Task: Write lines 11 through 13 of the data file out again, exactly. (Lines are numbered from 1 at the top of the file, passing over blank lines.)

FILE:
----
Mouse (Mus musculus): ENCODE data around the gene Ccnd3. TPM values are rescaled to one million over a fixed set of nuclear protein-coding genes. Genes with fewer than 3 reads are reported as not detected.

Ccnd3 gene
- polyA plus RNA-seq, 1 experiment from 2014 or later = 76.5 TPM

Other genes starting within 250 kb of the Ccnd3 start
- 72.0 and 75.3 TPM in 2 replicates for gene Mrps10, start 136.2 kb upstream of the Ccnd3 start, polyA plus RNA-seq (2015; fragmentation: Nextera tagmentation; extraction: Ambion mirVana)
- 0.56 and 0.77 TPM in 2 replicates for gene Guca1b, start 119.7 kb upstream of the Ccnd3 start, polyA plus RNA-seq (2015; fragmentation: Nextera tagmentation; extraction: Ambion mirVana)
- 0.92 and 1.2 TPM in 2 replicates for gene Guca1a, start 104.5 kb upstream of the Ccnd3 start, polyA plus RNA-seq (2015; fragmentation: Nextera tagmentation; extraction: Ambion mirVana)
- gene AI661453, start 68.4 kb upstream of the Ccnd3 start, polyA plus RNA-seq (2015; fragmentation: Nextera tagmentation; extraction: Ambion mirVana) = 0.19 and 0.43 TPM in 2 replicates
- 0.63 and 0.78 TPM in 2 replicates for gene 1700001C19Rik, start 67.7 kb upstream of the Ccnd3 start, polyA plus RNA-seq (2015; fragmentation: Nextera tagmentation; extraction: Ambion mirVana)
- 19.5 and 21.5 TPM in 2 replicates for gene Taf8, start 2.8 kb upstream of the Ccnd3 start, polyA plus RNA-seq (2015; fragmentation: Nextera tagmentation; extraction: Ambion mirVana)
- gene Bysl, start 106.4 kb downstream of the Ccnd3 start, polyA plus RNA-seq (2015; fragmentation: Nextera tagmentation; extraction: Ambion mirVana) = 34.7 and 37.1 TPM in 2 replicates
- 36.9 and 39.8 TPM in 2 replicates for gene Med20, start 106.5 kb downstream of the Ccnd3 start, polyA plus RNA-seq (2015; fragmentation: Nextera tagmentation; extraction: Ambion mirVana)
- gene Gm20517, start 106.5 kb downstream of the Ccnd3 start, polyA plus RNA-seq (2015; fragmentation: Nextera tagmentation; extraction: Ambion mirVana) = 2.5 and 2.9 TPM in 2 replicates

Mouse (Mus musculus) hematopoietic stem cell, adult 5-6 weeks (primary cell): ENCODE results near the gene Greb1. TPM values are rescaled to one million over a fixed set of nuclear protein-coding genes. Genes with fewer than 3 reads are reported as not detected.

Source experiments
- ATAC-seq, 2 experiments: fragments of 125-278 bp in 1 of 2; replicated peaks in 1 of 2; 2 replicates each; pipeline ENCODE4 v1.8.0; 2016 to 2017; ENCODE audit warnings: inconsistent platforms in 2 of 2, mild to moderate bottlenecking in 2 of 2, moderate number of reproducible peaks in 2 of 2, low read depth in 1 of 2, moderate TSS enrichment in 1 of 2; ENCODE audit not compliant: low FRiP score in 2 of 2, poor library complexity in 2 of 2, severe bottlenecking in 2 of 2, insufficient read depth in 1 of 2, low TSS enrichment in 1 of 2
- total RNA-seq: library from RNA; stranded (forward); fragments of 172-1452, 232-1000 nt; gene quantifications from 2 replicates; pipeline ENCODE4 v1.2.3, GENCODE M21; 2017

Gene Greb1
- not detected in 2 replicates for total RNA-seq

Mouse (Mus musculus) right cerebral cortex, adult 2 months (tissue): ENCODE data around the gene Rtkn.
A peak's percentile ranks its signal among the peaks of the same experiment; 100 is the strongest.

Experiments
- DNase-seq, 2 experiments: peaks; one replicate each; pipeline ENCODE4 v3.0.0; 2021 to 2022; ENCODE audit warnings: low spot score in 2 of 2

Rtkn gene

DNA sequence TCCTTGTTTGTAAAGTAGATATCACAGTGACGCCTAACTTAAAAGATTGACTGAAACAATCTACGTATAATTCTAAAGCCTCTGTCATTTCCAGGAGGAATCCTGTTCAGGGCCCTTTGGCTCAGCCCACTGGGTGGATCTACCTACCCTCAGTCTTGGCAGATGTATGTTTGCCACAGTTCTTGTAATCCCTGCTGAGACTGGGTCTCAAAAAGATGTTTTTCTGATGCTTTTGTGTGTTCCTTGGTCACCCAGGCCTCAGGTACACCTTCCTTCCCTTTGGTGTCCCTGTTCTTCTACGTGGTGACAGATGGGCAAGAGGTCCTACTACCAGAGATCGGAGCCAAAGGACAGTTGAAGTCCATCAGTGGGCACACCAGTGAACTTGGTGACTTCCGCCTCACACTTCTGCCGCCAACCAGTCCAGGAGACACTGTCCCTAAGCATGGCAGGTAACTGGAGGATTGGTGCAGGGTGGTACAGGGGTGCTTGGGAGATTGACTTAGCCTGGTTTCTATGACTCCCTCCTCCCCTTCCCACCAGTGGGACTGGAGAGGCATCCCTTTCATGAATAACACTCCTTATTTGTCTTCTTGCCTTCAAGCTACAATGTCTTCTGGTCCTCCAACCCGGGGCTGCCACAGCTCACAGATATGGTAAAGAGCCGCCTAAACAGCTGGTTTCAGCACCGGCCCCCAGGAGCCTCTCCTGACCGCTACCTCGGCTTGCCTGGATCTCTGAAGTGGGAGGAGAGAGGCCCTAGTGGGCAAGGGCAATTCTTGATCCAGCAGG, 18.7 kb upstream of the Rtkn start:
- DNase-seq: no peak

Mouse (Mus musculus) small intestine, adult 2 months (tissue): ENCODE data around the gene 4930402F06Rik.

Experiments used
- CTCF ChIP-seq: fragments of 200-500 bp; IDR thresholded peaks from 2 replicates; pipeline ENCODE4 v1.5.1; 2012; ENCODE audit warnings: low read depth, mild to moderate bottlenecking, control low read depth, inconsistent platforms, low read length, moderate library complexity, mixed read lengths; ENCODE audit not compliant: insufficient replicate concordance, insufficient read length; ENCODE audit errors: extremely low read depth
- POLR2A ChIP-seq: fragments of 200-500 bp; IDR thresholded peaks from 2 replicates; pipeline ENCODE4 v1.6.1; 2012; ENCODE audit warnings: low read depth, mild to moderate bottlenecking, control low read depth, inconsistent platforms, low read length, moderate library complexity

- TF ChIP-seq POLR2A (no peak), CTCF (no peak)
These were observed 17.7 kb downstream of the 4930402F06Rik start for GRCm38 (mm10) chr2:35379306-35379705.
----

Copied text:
- gene Bysl, start 106.4 kb downstream of the Ccnd3 start, polyA plus RNA-seq (2015; fragmentation: Nextera tagmentation; extraction: Ambion mirVana) = 34.7 and 37.1 TPM in 2 replicates
- 36.9 and 39.8 TPM in 2 replicates for gene Med20, start 106.5 kb downstream of the Ccnd3 start, polyA plus RNA-seq (2015; fragmentation: Nextera tagmentation; extraction: Ambion mirVana)
- gene Gm20517, start 106.5 kb downstream of the Ccnd3 start, polyA plus RNA-seq (2015; fragmentation: Nextera tagmentation; extraction: Ambion mirVana) = 2.5 and 2.9 TPM in 2 replicates